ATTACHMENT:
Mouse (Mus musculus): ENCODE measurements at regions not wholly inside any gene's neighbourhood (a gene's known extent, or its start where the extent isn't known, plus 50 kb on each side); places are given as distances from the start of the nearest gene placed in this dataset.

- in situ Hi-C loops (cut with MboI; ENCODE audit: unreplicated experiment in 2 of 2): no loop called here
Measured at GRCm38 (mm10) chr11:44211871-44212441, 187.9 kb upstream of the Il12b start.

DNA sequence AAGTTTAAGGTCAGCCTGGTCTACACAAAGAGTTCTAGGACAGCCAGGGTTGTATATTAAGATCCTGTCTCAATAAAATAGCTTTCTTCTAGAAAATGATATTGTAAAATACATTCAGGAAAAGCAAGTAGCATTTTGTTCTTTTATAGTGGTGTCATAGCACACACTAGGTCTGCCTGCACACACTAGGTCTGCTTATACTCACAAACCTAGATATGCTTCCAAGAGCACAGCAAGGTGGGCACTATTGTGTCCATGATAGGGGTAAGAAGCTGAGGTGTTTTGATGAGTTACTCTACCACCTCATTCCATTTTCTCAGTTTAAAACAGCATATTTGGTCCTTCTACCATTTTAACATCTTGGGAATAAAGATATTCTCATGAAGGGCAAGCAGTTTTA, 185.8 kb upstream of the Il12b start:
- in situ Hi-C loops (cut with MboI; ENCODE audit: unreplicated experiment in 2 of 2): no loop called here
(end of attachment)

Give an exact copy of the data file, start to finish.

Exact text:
Mouse (Mus musculus): ENCODE measurements at regions not wholly inside any gene's neighbourhood (a gene's known extent, or its start where the extent isn't known, plus 50 kb on each side); places are given as distances from the start of the nearest gene placed in this dataset.

- in situ Hi-C loops (cut with MboI; ENCODE audit: unreplicated experiment in 2 of 2): no loop called here
Measured at GRCm38 (mm10) chr11:44211871-44212441, 187.9 kb upstream of the Il12b start.

DNA sequence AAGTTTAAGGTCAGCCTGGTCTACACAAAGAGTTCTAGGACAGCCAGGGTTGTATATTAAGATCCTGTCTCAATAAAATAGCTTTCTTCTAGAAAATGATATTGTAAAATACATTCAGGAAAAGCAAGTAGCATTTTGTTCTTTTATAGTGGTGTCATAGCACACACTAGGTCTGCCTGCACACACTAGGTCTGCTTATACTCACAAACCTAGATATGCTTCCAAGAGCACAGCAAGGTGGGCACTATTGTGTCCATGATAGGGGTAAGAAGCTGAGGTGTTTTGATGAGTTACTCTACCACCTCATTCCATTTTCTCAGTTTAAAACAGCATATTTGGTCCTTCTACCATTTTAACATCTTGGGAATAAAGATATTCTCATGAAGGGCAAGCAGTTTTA, 185.8 kb upstream of the Il12b start:
- in situ Hi-C loops (cut with MboI; ENCODE audit: unreplicated experiment in 2 of 2): no loop called here